Causes and Effects of Uruguay’s Contribution to the United Nations’ Peace Operations

  • Hárs András
doi: 10.32565/aarms.2022.3.4


Latin American States have been ardent defenders of international peace and security for several decades. Preeminent among them is the state of Uruguay, which has contributed a substantial amount of military and police personnel to United Nations peace operations to a degree that cannot be explained by its territory, economic potential, military might or political power. The country was lauded for its efforts in the international community by subsequent secretaries-general of the United Nations. Illustrated by the fact that the small country has provided several force commanders and thousands of personnel, Uruguay is a virtual giant when it comes to contributions to peace operations. The study aims at finding answers to three fundamental questions. Firstly, what kind of tendencies can be observed regarding the contribution of Latin American States and how Uruguay’s actions can be compared to other states in the region. Secondly, what are the causes for such a robust presence. Last but not least, could large-scale contributions also have adverse effects in the form of misconduct and crimes committed by peacekeepers and if that is the case, how can such occurrences be remedied.


Uruguay United Nations peace operations Latin America contribution

How to Cite

Hárs, A. (2023) “Causes and Effects of Uruguay’s Contribution to the United Nations’ Peace Operations”, AARMS – Academic and Applied Research in Military and Public Management Science. Budapest, 21(3), pp. 71–83. doi: 10.32565/aarms.2022.3.4.


Abdenur, Adriana Erthal – Giovanna Kuele – Ariane Francisco: Enhancing Peacekeeping Training through Cooperation Lessons from Latin America. Brasilia, Igarapé Institute, 2018.

Al-Jazeera: Uruguay Apologises over Alleged Rape in Haiti. Al-Jazeera, 07 September 2011. Online:

Avezov, Xenia: The New Geopolitics of Peace Operations: A Dialogue with Emerging Powers: South America Regional Dialogue. Journal of International Peacekeeping, 17 (2013). 162–170. Online:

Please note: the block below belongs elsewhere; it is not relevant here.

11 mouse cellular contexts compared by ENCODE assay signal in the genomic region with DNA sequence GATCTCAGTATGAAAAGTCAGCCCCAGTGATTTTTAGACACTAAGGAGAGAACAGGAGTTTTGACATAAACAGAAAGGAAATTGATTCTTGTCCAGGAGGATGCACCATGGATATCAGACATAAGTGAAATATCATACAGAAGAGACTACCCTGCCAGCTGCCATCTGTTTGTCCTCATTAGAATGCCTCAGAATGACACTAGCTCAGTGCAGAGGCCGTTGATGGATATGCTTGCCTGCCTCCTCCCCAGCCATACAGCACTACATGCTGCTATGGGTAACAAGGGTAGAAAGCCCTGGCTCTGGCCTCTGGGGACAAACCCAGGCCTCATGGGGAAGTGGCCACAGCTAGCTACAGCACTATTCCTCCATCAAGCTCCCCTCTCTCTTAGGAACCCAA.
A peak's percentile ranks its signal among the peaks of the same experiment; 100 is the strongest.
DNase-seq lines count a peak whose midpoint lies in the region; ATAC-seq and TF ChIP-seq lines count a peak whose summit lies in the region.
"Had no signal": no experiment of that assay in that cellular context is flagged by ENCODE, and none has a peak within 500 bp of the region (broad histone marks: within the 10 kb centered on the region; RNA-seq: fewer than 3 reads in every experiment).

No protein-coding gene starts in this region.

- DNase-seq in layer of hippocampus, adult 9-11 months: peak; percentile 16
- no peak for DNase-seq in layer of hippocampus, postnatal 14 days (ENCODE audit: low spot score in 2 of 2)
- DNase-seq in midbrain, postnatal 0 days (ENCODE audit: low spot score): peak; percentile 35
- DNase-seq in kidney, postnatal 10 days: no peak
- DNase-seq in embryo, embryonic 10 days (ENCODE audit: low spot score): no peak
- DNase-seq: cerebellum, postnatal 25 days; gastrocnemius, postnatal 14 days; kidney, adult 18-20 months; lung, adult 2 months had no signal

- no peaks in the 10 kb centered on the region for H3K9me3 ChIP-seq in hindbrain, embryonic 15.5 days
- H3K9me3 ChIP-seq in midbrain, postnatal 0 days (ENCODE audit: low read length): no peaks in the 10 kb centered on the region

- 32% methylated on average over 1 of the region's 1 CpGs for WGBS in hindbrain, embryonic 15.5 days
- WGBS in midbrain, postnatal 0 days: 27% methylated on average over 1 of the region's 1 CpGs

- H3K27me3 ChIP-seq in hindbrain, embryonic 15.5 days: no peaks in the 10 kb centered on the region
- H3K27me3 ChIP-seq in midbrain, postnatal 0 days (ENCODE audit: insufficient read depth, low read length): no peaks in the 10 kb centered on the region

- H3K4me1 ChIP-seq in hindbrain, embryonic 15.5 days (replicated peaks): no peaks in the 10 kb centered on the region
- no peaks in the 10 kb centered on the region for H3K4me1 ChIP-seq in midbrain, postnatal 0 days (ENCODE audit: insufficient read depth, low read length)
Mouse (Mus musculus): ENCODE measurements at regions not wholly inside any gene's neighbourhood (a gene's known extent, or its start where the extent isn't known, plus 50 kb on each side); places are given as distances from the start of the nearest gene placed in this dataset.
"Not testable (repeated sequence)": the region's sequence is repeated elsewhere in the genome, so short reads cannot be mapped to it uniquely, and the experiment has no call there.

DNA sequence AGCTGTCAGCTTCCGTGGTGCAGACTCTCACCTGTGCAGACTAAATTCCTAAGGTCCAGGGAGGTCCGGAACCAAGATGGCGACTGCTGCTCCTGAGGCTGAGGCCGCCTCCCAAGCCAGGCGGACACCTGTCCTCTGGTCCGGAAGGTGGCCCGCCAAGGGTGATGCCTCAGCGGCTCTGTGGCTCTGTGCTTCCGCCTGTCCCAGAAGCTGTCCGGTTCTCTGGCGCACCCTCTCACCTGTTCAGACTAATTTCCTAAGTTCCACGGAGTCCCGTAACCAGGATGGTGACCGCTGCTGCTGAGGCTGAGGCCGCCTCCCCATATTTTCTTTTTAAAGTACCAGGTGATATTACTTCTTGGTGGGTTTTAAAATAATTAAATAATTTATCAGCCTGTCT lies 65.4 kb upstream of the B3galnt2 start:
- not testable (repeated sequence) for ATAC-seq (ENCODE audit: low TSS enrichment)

Bellamy, Alex J. – Paul D. Williams: Broadening the Base of United Nations Troop- and Police-Contributing Countries. New York, International Peace Institute, 2012.

Bryson, Joanna J. – Mihailis E. Diamantis – Thomas D. Grant: Of, For, and By the People: The Legal Lacuna of Synthetic Persons. Artificial Intelligence and Law, 25 (2017). 273–291. Online:

Cachanosky, Nicolás – Alexandre Padilla: Latin American Populism in the Twenty-First Century. The Independent Review, 24, no. 2 (2019). 209–226.

Coleman, Katharina P. – Benjamin Nyblade: Peacekeeping for Profit? The Scope and Limits of ‘Mercenary’ UN Peacekeeping. Journal of Peace Research, 55, no. 6 (2018). 726–741. Online:

El Páis: Gobierno anunció el retiro de Uruguay de la Unasur y el reingreso al TIAR [Government Announces Uruguay’s Withdrawal from Unasur and Re-entry into TIAR]. El Páis, 10 March 2020. Online:

Esparza, Diego – Santiago Arca Henon – Hope Dewell Gentry: Peacekeeping and Civil–Military Relations in Uruguay. Defence and Security Analysis, 36, no. 3 (2020). 314–334. Online:

Guyer, Julián González: Punching above Its Weight. Uruguay and UN Peace Operations. In Kai Michael Kenkel (ed.): South America and Peace Operations. Coming of Age. London, Routledge, 2013. 111–131. Online:

Guyer, Julian Gonzalez – Nicole Jenne: Controlling Blue Berets: The Consequences of Political Neglect in the Case of Uruguay’s Participation in Peacekeeping. Armed Forces and Society, 20 (2019). 1–22. Online:

Human Rights Watch: Latin America: Alarming Reversal of Basic Freedoms. 2022. Online:

Kenkel, Kai Michael: Stepping out of the Shadow: South America and Peace Operations. International Peacekeeping, 17, no. 5 (2010). 584–497. Online:

Kernic, Franz – Lisa Karlborg: Dynamics of Globalization and Regional Integration: South America and Peace Operations. International Peacekeeping, 17, no. 5 (2010). 723–736. Online:

Michael, Kobi – Eyal Ben-Ari: Contemporary Peace Support Operations: The Primacy of the Military and Internal Contradictions. Armed Forces and Society, 37, no. 4 (2011). 657-679. Online:

PeaceWomen: Haiti: U.N. “Outraged” at Sexual Abuse by Peacekeepers. IPS, 23 January 2012. Online:

Peláez, Amílcar Andrés: Country Survey XX: Defence Spending and Peacekeeping in Uruguay. Defence and Peace Economics, 18, no. 3 (2007). 281–302. Online:

Phillips, Tom: Bolsonaro Should Be Charged with Crimes against Humanity, Covid Inquiry Finds. The Guardian, 20 October 2021. Online:

Ramalho, Antonio Jorge: Predictable Evolutions, Normative Engagements, and their Implications for South American Countries’ Engagement in Peacekeeping and Peacebuilding Operations. In Eduarda P. Hamann – Robert Muggah (eds.): Implementing the Responsibility to Protect: New Directions for International Peace and Security? Brasilia, Igarapé Institute, 2013. 77–84.

Trinkunas, Harold A.: Crafting Civilian Control of the Military in Venezuela. A Comparative Perspective. Chapel Hill, University of North Carolina Press, 2011. Online:

United Nations: Charter of the United Nations. San Francisco, 26 June 1945.

White, Hannah: Indigenous Peoples, the International Trend Toward Legal Personhood for Nature and the United States. American Indian Law Review, 43, no. 1 (2018). 129–165.


Download data is not yet available.